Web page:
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While the number of states reporting cases of measles decreased in 1984, the total number of measles cases increased 69 percent, according to the national Centers for Disease Control.

The number of states reporting cases of measles fell from 38 in 1983 to 35 last year, but the provisional number of measles cases rose to 2,534 in 1984, up from 1,497 cases in 1983.

The cdc releases the figures in the May 31 edition of its Morbidity and Mortality Weekly Report.

The report noted that the number of cases recorded in 1984 is small, especially compared with the 525,000 cases reported annually during the prevaccine era of the 1950's and early 1960's.

Of the 2,543 measles patients last year, 1,184 had been vaccinated,6which is to be expected, cdc officials said, because the vaccine is about 90 percent effective. But 874, or 34 percent, of the cases were classified as "preventable." A case is considered preventable if the illness occurs in an individual between 16 months and 29 years old who does not have immunity or a valid reason not to be immunized.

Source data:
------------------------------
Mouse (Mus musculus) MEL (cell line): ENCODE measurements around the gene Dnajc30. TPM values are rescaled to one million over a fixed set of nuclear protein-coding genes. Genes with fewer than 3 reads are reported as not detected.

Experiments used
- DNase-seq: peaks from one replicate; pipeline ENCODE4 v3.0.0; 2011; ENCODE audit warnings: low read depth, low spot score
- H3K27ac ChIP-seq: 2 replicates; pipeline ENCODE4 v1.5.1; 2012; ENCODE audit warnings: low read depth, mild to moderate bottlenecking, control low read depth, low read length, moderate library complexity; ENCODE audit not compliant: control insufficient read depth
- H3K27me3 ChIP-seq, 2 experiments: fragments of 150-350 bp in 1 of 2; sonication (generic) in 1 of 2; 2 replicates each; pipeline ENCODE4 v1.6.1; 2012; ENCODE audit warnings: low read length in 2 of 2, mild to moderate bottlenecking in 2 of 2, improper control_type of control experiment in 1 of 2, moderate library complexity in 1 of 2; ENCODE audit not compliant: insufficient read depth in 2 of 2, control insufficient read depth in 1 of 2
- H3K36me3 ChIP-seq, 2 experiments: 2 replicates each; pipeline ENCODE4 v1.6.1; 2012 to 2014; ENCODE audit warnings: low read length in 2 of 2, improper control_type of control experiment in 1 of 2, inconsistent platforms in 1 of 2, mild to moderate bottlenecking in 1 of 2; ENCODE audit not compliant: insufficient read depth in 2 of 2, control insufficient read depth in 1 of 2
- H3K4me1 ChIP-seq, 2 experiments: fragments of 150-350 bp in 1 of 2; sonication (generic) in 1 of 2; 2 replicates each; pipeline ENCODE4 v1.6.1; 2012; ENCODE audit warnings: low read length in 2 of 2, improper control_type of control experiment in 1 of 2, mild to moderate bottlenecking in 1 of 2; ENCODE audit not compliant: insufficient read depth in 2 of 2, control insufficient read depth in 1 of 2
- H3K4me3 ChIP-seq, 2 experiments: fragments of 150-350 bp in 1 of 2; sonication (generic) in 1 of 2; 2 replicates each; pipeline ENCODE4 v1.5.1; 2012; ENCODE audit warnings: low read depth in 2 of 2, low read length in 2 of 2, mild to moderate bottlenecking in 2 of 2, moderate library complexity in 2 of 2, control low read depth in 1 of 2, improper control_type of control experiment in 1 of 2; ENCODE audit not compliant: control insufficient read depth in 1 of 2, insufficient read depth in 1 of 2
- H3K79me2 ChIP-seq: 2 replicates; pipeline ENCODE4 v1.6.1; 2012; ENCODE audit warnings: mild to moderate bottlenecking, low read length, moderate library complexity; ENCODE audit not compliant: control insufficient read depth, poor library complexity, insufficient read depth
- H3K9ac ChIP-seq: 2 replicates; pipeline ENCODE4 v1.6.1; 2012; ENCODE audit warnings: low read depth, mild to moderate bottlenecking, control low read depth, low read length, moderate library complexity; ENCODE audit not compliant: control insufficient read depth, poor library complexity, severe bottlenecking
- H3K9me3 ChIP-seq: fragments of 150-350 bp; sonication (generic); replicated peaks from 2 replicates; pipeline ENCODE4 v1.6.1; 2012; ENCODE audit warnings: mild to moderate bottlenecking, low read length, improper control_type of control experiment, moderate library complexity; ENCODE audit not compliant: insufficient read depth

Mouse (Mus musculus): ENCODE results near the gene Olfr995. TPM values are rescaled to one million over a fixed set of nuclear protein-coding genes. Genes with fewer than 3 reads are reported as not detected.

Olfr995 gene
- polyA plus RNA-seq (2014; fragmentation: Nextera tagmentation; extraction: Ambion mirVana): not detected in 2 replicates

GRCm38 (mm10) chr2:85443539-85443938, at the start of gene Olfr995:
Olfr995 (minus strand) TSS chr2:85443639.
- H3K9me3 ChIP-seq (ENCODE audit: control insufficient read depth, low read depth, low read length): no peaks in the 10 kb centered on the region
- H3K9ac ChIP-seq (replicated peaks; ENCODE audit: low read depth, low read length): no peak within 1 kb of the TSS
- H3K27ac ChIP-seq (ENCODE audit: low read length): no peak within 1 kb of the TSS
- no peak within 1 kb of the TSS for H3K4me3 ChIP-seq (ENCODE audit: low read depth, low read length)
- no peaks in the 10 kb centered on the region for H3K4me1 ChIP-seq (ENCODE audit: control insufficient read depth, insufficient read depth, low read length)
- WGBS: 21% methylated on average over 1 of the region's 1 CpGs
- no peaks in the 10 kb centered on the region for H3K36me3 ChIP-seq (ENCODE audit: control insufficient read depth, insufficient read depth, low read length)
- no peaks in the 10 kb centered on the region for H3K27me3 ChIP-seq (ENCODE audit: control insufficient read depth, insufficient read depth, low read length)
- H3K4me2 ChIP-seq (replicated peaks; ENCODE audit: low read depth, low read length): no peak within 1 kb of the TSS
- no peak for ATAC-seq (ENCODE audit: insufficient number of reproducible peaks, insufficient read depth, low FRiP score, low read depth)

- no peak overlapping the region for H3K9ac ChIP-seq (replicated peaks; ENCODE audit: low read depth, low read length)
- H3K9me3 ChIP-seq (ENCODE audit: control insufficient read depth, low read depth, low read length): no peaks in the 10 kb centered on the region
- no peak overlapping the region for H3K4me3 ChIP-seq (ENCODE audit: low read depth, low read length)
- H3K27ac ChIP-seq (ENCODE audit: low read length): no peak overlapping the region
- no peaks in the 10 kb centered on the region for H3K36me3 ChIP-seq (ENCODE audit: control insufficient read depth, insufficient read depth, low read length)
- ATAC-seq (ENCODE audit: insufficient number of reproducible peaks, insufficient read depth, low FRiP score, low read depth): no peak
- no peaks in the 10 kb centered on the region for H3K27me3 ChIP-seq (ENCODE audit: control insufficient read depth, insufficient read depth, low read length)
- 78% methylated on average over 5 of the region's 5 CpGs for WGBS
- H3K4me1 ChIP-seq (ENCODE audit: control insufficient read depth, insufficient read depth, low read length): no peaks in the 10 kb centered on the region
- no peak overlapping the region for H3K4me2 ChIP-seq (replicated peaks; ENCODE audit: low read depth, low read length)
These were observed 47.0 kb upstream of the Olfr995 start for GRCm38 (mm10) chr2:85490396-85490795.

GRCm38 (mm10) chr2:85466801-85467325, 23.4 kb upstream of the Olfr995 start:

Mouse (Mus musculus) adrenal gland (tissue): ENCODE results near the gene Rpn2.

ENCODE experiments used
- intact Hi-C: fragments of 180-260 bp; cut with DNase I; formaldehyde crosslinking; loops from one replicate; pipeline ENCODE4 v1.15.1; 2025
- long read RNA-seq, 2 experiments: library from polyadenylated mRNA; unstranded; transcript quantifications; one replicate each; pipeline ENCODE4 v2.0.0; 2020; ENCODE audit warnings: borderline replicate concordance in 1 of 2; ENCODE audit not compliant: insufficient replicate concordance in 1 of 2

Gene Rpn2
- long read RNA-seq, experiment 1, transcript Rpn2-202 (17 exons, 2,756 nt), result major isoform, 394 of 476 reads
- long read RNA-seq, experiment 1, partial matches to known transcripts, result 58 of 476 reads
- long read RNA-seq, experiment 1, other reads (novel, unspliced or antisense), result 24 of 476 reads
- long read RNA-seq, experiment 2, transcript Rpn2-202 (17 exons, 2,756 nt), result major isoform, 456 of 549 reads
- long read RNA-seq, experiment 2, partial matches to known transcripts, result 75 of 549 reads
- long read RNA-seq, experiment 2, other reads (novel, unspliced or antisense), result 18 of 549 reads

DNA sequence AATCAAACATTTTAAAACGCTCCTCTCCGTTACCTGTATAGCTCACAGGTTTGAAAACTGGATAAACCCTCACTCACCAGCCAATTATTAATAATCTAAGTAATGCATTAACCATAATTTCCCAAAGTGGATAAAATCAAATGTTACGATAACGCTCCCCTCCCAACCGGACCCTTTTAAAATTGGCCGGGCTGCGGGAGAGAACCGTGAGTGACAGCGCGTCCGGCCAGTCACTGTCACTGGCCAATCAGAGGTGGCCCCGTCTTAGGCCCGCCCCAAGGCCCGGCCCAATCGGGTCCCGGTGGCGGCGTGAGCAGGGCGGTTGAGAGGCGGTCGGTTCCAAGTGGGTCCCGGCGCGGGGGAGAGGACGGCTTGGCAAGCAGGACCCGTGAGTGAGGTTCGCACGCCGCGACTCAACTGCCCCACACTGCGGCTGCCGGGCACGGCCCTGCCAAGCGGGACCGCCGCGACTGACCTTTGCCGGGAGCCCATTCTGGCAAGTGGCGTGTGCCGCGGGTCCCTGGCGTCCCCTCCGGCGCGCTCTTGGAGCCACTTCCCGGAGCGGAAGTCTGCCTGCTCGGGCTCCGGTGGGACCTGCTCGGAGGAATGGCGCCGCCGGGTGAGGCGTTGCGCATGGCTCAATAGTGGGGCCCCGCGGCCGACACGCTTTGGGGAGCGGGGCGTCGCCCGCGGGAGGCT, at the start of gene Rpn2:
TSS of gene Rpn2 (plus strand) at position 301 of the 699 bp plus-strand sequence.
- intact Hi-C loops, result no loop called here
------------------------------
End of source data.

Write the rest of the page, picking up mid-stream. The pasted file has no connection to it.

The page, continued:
School-age children still constitute "the majority of preventable cases, and further efforts need to be directed at ensuring that all children covered by state school-immunization laws are adequately vaccinated," the report said.

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